Study level

  • PhD
  • Master of Philosophy
  • Vacation research experience scheme

Faculty/School

Topic status

We're looking for students to study this topic.

Research centre

Supervisors

Dr Michael Jones
Position
Senior Research Infrastructure Specialist (Synchrotron Science)
Division / Faculty
Faculty of Science
Dr Christoph Schrank
Position
Senior Lecturer
Division / Faculty
Faculty of Science

Overview

The interaction between deformation, fluid flow, chemical reactions, and heat flow in rocks constitutes a research frontier in the Earth Sciences. In addition to fundamental academic interest in this subject, there are many applied industrial problems, which require a sound understanding of this coupling. Examples include: the long-term sequestration of carbon dioxide in rocks, the energy-efficient processing of future-mineral resources, the design of unconventional geothermal-energy operations, and the prediction of earthquakes and volcanic eruptions.

The advisory team pioneered new methods for in-situ rock physics experiments monitored with Synchrotron radiation to investigate multi-physics processes in real time, from the scale of 0.1 nm to 1 cm. One of these breakthrough techniques is Synchrotron small- and wide-angle X-ray scattering (SAXS/WAXS). X-ray scattering at wide angles (WAXS) monitors processes at the scale of the crystal lattice and is thus used to track chemical reactions and phase transformations. Scattering at small angles (SAXS) reflects, in most instances, processes in cracks and pores from the scale of 1 nm to ca. 500 nm.

SAXS and WAXS signals are recorded as 2D intensity maps with highly sensitive detectors that count single photons. Image processing and mathematical model-fitting are required to convert these scattering patterns into quantitative information on chemical reactions, fluid flow, phase transformation, and pore formation.

In our experimental rock-physics set-up, hundreds to thousands of SAXS/WAXS maps are produced for each single experiment. Therefore, the development of unsupervised image-analysis and modelling approaches is needed to analyse and interpret our large time-series experiments.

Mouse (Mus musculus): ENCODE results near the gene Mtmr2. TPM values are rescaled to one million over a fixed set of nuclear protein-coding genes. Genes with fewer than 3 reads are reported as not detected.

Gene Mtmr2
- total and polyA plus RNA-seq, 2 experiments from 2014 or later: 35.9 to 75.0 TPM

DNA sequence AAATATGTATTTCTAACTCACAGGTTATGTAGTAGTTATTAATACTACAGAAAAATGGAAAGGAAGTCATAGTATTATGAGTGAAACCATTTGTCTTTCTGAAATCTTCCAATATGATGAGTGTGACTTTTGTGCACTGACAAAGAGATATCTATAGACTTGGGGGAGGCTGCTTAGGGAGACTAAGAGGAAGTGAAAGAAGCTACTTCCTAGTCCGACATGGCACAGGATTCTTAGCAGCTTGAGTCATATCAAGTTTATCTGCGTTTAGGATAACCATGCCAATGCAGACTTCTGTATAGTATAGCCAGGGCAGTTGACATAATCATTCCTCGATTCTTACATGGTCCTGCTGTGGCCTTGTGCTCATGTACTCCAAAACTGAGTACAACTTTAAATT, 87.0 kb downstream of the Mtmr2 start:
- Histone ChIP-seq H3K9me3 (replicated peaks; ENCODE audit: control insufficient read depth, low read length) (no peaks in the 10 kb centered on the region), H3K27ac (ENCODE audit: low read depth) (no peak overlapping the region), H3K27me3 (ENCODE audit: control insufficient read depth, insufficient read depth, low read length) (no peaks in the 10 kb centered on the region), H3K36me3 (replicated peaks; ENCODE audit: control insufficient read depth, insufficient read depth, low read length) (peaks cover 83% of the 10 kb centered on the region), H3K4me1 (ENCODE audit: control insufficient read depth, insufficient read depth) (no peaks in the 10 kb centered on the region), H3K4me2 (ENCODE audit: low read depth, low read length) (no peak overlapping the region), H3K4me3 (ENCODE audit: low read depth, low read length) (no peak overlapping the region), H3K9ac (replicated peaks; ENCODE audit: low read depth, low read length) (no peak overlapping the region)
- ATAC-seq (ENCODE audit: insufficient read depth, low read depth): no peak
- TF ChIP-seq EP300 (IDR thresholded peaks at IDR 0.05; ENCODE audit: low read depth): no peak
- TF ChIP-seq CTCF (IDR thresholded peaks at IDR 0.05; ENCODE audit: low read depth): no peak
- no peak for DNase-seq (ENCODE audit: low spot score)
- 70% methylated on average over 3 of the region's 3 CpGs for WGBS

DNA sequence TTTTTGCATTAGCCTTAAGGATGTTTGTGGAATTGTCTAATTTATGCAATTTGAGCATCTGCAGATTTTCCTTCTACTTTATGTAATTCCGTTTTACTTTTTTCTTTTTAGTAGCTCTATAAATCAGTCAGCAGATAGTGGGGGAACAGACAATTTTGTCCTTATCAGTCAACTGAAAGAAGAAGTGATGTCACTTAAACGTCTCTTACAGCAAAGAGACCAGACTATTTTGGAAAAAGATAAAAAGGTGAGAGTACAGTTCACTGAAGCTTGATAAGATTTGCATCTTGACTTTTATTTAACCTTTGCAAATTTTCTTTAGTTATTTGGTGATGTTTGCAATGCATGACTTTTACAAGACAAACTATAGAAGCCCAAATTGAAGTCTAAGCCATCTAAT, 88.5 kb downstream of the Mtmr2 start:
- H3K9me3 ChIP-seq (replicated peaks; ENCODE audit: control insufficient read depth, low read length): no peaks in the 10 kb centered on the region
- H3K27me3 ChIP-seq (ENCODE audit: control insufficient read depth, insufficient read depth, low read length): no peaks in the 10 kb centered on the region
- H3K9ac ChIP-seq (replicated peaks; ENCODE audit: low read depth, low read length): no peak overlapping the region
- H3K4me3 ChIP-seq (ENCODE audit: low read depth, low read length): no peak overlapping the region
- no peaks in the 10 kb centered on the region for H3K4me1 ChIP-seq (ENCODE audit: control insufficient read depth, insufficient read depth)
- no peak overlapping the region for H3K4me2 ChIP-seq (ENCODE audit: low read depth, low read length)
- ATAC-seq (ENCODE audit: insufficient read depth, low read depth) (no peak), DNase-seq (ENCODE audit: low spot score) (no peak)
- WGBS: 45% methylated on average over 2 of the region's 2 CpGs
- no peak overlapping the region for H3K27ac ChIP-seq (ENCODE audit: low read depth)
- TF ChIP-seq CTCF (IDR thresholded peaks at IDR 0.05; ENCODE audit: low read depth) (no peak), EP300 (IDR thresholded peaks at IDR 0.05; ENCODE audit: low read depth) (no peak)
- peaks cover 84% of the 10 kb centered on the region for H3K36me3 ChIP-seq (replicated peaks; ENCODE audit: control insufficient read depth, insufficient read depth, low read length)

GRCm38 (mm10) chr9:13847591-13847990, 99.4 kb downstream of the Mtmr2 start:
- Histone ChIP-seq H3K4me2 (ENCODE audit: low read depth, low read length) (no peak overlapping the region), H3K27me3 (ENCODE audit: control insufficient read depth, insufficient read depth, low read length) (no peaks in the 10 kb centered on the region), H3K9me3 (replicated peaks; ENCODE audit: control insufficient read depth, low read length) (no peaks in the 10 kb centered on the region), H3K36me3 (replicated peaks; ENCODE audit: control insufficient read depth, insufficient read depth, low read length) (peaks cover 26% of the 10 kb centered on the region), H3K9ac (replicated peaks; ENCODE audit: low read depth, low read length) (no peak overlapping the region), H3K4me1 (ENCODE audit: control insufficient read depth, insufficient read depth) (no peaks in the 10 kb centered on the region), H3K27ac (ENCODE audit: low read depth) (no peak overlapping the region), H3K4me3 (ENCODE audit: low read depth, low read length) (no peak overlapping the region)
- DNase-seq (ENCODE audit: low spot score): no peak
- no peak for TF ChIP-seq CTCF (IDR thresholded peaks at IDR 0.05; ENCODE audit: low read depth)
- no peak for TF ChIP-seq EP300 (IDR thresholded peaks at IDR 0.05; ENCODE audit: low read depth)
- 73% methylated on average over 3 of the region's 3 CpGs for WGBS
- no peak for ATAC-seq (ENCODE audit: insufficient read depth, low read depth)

Two categories of student projects are available:

  • [A] Development and testing of new methods for automated analyses of time-series SAXS/WAXS datasets
  • [B] Analysis and interpretation of SAXS/WAXS time-series experiments with software provided by the advisory team and their collaborators.

Research activities

Project category A: Development and testing of new methods for automated analyses of time-series SAXS/WAXS datasets

There are many well-defined problems available in this category. For example: time-series indexing and tracking of crystallographic reflections in WAXS; quantitative time-series analysis of anisotropic SAXS patterns; quantitative analysis of 1D and 2D multi-phase scattering problems; time-series model fitting to SAXS data; etc.

The successful candidates will mainly work in the field of quantitative image analyses with respect to diffraction data. Research activities include: image analysis, code development, model fitting, and visualisation of time-series results.

Project category B: Analysis and interpretation of SAXS/WAXS time-series experiments

We are working on the question how the coupling of stress, rock microstructure, temperature, and water-vapour pressure affect the dehydration kinetics and microstructural evolution of dehydrating gypsum rock. The successful candidates will help with analysing our large array of existing Synchrotron experiments or, timing and qualification permitting, running new experiments at the Australian Synchrotron. A wide array for research activities can be offered, from quantitative analyses of the SAXS/WAXS data to complementary imaging with scanning-electron microscopes and supplementary chemical analyses with XRF and XRD.

Outcomes

Project outcomes include:

  • [a] Advances in our fundamental understanding of the coupling between stress, microstructure, and dehydration kinetics in solids
  • [b] Development of novel analytical techniques for the inversion of time-series SAXS/WAXS data

All work done in this project has a very high probability to contributing to articles published in international high-impact journals. We strongly encourage and support student authorship on research papers.

Skills and experience

We would benefit most from working with students with an interest, and ideally background, in one or more of these fields:

  1. Image analysis
  2. Coding
  3. Synchrotron science
  4. (X-ray) Diffraction
  5. Mathematics
  6. Material Science
  7. Mineralogy/Earth Science

Scholarships

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Keywords

Contact

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